The surgical world had a real revolution with the start of laparoscopic era, in fact it was huge, but it was almost 30 years ago, and now many surgeons are looking for the next step, something different, or just even through more minimal access. Several new surgical access modalities appear eager to hold the title as the major breakthrough. NOTES (Natural Orifice Translumenal Endoscopic Surgery), the one promising to be a scarless technique, was the most attractive. But NOTES has just become feasible as a result of a huge effort and investment of the surgical and medical community as well as the industry. Unfortunately several technical limitations, including major security issues, have compromised its development in the speed surgeons and industry have expected. But this effort was not in vain, and at least had favored the revival of philosophical concepts in new areas of minimal access that have been long forgotten, and have also forged the need to reinvent surgery and surgical access.
“The question is whether it is worth sacrificing safety for the sake of cosmesis, which is the only proven advantage of single port so far.”
From natural openings (NOTES), we moved towards natural scars. Surgeries are now performed with only one access – called single port, single incision or simple, single access – preferable at the umbilicus. It is amazing why no one has thought of this before. The concept of the original scar has a strong appeal, even as it remains the best gateway to regular laparoscopy itself. The problem is that single port is not really easy to perform and you need new surgical training to master this new access modality—the surgeon needs to sacrifice the original thinking of laparoscopy, such things as triangulation, visualization, and dexterity. The question is whether it is worth sacrificing safety for the sake of cosmesis, which is the only proven advantage of single port so far.
Considering that surgeons still want to do better, in terms of less trauma, less scars, less pain, but keeping the same standards of safety, some would find the answer in the robots, but that option certainly adds to surgery a totally new dimension in costs, that practically puts many, including the whole 3rd world out of the game. In that scenario mini, which keeps costs as well as safety standards at the same level that we have with mature laparoscopic surgery is possibly be the best response for performing a better surgery without needing to be trained in a totally new technique. In summary, mini is not only needed but desired by surgeons who want to offer a better result, without the need to be trained exhaustively in a totally new technique, with reasonably modest investment in terms of cost, while maintaining a safety profile that is as least as good as the conventional laparoscopy.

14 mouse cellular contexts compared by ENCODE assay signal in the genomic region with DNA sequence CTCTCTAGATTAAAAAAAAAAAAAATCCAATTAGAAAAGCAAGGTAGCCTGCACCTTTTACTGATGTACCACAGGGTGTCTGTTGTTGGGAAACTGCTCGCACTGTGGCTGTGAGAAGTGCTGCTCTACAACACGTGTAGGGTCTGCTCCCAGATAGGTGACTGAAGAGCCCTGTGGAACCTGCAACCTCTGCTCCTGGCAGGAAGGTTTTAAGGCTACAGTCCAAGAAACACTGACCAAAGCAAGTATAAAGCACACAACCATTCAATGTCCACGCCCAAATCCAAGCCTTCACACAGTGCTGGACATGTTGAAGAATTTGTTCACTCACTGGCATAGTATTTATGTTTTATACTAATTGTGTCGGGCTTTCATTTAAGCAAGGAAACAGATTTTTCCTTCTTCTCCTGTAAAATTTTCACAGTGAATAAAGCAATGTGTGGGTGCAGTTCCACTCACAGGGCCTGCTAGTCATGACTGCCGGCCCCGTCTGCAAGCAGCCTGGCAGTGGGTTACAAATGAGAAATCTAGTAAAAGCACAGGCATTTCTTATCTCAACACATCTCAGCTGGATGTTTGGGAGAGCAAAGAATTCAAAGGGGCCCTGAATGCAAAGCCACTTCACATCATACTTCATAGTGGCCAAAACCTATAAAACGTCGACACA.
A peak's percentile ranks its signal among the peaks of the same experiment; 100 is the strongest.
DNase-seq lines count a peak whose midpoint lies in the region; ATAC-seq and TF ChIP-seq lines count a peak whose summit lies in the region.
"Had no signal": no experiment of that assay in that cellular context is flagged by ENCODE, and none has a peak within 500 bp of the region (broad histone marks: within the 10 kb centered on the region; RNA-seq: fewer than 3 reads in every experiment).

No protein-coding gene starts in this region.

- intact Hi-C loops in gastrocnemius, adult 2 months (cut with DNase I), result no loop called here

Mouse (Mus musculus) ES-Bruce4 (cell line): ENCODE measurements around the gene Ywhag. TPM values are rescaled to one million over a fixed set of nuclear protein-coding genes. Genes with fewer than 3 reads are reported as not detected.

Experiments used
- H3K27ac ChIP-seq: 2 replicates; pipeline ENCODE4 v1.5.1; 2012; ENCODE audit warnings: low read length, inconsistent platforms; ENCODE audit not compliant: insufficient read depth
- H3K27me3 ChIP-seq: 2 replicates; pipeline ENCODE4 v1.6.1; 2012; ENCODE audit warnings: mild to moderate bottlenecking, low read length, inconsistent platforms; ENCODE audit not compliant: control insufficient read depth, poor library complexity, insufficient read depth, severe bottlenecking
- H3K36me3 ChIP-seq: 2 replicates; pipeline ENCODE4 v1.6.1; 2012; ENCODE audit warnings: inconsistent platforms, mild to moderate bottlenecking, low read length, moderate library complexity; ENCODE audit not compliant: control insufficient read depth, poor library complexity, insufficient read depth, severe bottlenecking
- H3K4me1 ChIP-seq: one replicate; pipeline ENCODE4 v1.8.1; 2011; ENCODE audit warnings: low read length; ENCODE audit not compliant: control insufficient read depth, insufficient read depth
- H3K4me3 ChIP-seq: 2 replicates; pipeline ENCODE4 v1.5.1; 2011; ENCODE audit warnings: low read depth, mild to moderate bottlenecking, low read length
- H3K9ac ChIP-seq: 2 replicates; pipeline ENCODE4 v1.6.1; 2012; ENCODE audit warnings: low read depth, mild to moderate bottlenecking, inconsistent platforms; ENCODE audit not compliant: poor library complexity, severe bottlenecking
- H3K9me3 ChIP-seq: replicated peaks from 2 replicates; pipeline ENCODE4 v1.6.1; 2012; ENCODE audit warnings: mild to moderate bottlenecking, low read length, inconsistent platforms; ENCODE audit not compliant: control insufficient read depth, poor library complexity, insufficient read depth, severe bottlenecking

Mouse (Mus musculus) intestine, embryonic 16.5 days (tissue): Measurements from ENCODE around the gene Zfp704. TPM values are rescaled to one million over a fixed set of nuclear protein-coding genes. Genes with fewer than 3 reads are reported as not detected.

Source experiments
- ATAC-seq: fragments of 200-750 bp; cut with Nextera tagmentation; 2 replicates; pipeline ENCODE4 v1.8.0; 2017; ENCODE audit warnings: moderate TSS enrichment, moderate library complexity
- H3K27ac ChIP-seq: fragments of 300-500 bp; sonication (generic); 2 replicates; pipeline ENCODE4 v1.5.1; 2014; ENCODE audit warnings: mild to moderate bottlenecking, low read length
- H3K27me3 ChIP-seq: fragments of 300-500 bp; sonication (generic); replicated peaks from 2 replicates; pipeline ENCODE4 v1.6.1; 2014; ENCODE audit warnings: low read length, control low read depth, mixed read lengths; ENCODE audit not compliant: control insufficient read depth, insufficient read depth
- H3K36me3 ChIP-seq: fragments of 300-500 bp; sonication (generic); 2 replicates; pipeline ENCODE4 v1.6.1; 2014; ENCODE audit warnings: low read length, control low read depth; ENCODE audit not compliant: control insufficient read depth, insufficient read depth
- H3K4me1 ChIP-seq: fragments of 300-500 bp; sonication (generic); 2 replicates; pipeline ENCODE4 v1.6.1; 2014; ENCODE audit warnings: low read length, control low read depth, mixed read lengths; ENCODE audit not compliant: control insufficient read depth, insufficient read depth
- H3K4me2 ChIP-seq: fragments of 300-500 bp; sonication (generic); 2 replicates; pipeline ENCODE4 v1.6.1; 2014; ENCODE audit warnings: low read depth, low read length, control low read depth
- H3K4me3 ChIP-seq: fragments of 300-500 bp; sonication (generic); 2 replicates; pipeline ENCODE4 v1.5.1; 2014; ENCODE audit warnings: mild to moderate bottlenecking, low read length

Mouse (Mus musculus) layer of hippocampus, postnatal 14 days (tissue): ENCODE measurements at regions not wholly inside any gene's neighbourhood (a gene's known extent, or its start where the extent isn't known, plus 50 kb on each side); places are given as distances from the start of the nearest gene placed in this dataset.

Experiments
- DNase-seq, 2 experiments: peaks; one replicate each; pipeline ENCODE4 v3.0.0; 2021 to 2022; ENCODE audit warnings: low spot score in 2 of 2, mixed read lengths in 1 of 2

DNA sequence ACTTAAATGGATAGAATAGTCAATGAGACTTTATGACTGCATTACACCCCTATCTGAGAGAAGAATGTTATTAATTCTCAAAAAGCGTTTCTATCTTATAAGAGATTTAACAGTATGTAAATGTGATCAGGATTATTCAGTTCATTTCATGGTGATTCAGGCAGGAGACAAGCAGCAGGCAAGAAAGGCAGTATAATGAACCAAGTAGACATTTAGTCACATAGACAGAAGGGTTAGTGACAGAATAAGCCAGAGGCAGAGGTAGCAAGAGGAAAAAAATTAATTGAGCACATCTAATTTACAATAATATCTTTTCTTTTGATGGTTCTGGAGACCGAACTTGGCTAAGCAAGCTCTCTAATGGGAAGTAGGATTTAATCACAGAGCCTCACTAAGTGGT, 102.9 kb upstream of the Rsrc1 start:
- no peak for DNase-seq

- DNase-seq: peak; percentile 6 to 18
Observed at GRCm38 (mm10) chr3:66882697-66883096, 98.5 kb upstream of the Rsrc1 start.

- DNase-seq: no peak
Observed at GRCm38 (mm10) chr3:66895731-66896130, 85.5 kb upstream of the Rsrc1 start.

We were first exposed to the new mini technique in the late 90’s when Dr. Peter Goh came to introduce mini in Brazil. Soon we fell in love with the very promising new technique, but at that time mini trocars and instruments were mostly disposable, and quite expensive, and worse, we needed to import them. In 2002, we started to have difficulties finding the right mini instruments, and in particular, mini-trocars, to work. Trying to find a way to keep mini going, we looked for a “garage-made” trocar, to provide at least the same pattern as the mini disposables. We found a company that was making hand-made custom spare parts for imported cars, and as luck would have it, they could make some trocars for us. Unfortunately, for them it was technically impossible to make a proper trocar with all the valves and seals. So we gave them the idea to make the trocar, just like a big needle, with an internal diameter really close to the forceps diameter, making the gap between the forceps and trocar the smallest possible. We also demanded that they make the trocar a little longer, so that thosetwo modifications would possibly compensate the lack of valve and sealing minimizing the gas loss – to our surprise, we accidentally invented the first low friction trocars – and even more astonishing, we were doing surgery with the new low friction instruments in a way far better than with the original ones. The low friction trocars were really a game changer for us, allowing us to tie knots and dissect tissue with an unmatched dexterity and precision.
Gustavo Carvalho, M.D. presented mini-laparoscopy techniques at MIS Week 2015 and is due to further present to surgeons at this year’s MIS Week conference in Boston.